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This essay is part of a special series of the American Project that seeks to address the crisis of loneliness during the global COVID-19 pandemic.

Man cannot live by bread alone — or can he? Now that grocery stores alone remain open, and we are practicing “social distancing,” we have engaged in an extraordinary global experiment to see if we can, in fact, live by bread alone.

In the space of a few short weeks, our global-world-without-boundaries has collapsed in upon itself, because corona virus has brought the prospect of death to the forefront of our imagination. The dream of a borderless world has been supplanted by a nightmare that prompts many of us to mark our front doors as the outer limit of our habitation. Our minds sharpened by the prospect of death, life for many now consists in four activities: contact with those immediately around us at home; seeing, but not connecting with, others when we confer with them over the internet or pass them, at a distance, in the stores that provide our daily bread; listening to government authorities that inform us of what we must do next; and watching Netflix at home for entertainment and to dispel our boredom and anxiety.

We have entered brave new territory, and it would be foolish to minimize the risks. Amidst this crisis, however, we must not forget that, in addition to the immediate dangers posed by this pandemic, our attempts to combat it pose social and political dangers in their own right. However necessary social distancing may be at the moment, the issue of social distancing is bigger than coronavirus.

What has been most troubling about the rapid adjustments we have made as a society is not how difficult they have been, but rather — let us dare to admit it — how comfortable many of us have been in making them. I am not referring to, much less diminishing, the real difficulties, dangers, and dislocations faced by health-care professionals, first responders, or those whose lives have been upended by the coronavirus. But for a lot of Americans — especially those able to transition, relatively seamlessly, to “telework” — life in the time of coronavirus conforms to, rather than disrupts, many of our settled social habits. These are the habits that Alexis de Tocqueville long ago predicted would provide the foundation for the kinder and gentler despotism that awaits us at the end of history.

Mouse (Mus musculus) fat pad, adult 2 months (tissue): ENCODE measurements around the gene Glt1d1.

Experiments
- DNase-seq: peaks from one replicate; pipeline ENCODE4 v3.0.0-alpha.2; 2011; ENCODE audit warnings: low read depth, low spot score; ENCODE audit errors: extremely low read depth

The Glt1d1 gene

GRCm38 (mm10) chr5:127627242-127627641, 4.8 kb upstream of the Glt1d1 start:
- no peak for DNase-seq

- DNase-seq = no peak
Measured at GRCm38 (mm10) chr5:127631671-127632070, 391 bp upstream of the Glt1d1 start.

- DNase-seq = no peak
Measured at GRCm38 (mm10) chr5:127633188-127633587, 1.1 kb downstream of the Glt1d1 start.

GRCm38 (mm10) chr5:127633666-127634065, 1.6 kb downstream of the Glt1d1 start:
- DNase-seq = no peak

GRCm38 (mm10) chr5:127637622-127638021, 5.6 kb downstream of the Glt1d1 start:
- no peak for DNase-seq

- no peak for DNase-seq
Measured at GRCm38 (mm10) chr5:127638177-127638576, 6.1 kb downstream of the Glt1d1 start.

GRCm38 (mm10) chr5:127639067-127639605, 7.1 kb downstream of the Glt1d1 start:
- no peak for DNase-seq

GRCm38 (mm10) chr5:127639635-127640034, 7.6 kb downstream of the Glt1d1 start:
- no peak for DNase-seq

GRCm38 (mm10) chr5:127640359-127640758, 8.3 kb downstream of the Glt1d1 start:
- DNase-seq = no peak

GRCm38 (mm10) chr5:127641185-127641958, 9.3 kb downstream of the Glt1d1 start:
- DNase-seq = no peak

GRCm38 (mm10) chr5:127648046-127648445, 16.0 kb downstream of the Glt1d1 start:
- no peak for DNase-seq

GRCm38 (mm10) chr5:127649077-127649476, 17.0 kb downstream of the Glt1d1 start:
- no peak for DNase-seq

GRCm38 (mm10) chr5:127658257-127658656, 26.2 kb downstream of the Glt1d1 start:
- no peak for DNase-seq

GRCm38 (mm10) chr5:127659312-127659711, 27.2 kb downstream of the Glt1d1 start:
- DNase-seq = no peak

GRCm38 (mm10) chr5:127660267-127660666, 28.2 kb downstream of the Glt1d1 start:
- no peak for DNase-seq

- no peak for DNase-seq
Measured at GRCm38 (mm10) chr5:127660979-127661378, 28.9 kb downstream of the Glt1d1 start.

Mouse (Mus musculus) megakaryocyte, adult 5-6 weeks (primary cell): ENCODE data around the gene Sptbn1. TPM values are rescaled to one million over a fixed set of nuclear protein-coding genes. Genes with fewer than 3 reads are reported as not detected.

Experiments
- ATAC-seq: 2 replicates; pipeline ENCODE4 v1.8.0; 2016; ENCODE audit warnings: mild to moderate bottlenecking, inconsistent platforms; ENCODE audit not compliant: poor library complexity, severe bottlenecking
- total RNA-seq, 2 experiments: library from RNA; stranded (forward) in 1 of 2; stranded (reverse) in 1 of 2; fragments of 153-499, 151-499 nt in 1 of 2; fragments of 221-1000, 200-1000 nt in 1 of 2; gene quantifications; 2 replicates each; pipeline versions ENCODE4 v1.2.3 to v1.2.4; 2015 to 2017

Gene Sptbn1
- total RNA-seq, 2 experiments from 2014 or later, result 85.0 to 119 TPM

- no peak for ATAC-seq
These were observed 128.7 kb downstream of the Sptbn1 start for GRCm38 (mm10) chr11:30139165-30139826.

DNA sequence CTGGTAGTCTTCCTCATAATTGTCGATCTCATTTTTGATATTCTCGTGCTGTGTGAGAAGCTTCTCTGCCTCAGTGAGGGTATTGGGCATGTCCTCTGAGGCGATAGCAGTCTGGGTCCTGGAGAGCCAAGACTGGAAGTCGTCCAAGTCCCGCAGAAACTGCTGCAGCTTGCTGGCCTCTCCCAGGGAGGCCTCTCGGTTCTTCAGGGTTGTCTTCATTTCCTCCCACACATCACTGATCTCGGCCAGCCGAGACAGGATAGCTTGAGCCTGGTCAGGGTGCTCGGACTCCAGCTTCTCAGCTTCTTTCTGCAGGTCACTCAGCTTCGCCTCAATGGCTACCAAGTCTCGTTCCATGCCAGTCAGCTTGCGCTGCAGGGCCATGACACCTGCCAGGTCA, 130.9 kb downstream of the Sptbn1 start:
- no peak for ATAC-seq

How do the four activities associated with social distancing that many of us now practice provide the foundation for a kinder and gentler despotism of the future? One long paragraph near the end of Tocqueville’s monumental “Democracy in America” (1840) points to each of those activities and to the kind of the world they together invite:

I am trying to imagine under what novel features despotism may soon appear in the world. In the first place, I see a multitude of men, alike and equal, constantly circling around the pursuit of petty and banal pleasures with which they glut their souls. Each of them, withdrawn into himself, is almost unaware of the fate of the rest. Mankind, for him, consists in his children and his personal friends. As for the rest of his fellow citizens, they are near enough, but he does not notice them. He touches them but feels nothing. He exists in and for himself, and though he may still have a family, one can say that he no longer has a fatherland. Over this kind of men stands an immense, protective power, which is alone responsible for securing their enjoyment and watching over their fate. That power is absolute, thoughtful in detail, orderly, provident, and gentle. It would resemble paternal authority if, father-like, it tried to prepare its charge for a man’s life, but on the contrary, it only tries to keep them in perpetual childhood. It likes to see citizens enjoy themselves, provided that they think of nothing but enjoyment. It gladly works for their happiness but wants to be the sole agent and judge of it. It provides for their security, foresees and supplies their necessities, facilitates their pleasures [and] manages their principal concerns. Why should it not entirely relieve them for the trouble of thinking and all the cares of life?